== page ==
Appeasement takes hold again in Europe

Paul Sheehan, Sydney Morning Herald, February 2007

Last September Robert Redeker, a French high-school philosophy teacher and author of several scholarly books, published an opinion piece in Le Figaro entitled "What should the free world do in the face of Islamist intimidation?"

His piece concluded that while Judaism and Christianity are religions whose rites reject and delegitimise violence, Islam is a religion that, in its own sacred text, as well as in its everyday rites, exalts violence and hatred ...

Redeker and his family went into hiding. Five months later they are still living in secrecy ..

To judge from this response, large sectors of the French intellectual and political establishment have carved out an exception to the hard-won tradition of open discussion: when it comes to Islam, as opposed to Christianity or Judaism, freedom of speech must respect definite limits.

"How did France reach this point?"

The last time France was faced with a large-scale threat from something similar - fascism - it reacted with denial, defeat and accommodation. Parallels are drawn by an American writer living in Europe, Bruce Bawer, whose book While Europe Slept describes rapidly growing Muslim enclaves across Western Europe in which women are oppressed, homosexuals are persecuted, infidels are threatened, Jews are demonised, "honour" killings are frequent, forced marriages are routine, and freedom of speech and religion are repudiated. European political and media establishments turn a blind eye to this in the name of an illusory multicultural harmony.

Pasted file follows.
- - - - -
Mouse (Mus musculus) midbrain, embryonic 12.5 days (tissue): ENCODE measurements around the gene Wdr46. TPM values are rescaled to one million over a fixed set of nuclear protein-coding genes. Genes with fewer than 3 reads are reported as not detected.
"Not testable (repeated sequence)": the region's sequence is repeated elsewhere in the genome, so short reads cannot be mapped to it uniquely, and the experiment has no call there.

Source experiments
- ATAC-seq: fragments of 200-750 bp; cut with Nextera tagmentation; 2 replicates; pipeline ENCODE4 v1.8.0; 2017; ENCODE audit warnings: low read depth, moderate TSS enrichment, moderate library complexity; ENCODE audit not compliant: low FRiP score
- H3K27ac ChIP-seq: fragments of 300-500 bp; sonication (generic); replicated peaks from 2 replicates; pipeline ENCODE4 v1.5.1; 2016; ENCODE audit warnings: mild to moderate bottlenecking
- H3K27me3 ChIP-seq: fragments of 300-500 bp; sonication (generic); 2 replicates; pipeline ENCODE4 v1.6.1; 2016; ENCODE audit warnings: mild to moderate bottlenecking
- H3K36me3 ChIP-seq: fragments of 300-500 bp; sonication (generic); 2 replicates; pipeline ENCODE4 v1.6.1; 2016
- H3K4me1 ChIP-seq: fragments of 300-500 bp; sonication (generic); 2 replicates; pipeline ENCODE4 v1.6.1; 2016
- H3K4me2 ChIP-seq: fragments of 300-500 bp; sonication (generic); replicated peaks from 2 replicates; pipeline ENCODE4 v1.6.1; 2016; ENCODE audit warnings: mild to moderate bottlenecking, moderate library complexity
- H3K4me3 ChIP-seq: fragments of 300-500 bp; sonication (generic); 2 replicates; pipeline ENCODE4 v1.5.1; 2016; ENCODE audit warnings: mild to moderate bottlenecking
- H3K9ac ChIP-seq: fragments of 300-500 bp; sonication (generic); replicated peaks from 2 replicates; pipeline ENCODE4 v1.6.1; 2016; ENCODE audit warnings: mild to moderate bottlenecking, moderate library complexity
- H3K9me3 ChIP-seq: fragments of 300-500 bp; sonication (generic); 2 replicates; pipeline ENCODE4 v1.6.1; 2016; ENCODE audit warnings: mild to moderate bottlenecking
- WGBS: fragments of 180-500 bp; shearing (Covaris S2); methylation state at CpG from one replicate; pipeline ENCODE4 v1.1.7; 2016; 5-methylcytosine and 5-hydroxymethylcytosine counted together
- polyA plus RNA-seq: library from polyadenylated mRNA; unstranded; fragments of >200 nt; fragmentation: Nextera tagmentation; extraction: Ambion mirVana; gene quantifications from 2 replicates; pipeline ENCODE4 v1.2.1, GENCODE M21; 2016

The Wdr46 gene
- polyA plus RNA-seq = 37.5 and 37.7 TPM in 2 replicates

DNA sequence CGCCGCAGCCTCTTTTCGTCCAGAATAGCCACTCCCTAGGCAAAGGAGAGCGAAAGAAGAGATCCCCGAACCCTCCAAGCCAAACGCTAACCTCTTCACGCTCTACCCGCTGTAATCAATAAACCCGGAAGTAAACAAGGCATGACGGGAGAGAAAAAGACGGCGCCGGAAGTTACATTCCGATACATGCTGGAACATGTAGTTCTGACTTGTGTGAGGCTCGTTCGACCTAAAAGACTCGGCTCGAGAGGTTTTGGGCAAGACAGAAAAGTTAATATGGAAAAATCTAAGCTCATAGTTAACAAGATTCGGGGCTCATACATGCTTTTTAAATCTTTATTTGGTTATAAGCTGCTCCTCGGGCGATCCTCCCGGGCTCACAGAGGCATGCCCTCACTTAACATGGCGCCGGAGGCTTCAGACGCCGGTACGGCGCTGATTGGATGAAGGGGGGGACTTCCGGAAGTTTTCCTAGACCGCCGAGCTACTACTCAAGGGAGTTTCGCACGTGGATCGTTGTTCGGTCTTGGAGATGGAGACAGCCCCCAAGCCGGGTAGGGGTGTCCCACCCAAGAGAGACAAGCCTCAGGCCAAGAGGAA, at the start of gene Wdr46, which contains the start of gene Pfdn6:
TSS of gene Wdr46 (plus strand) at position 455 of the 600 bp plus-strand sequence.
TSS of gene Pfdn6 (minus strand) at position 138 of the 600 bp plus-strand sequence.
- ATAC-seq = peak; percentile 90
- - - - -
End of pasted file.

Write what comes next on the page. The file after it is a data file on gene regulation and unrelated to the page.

"Europe's media, when confronted with events or statements that vividly illuminate the goals of Muslim leaders and agitators, either don't report on them or edit out key facts," Bawer wrote recently on his website. "Few media accounts of the 2005 Paris riots, for example, mentioned participants' cries of 'Allahu Akbar' ...

Ayaan Hirsi Ali ... "There is a combination of imperial guilt, and the civil rights movement," she said. "It created an attitude that all cultures are equal, that Western culture is not superior, that Christianity is not superior. This is especially so in the intellectual elite, the media, the education systems, in politics. But for the intellectual elite this belief is only theoretical.

"It is the working-class communities who were the first to experience the realities of immigration and cultural differences. When there were the first protests in these communities about problems with immigration, and about problems with how immigrant women were being treated, the elite immediately turned on them by calling them 'racists' ...

Faced with the rising tide of bomb attacks, plots, threats, demands and belligerent victimology from a violent, ignorant and sexually repressive subculture, the centre of European civilisation appears to be doing exactly what it did the last time blackshirts were on the march in Europe - appeasing, denying and capitulating.

More: SMH, Dhimmi Watch, Bruce Bawer

No comments: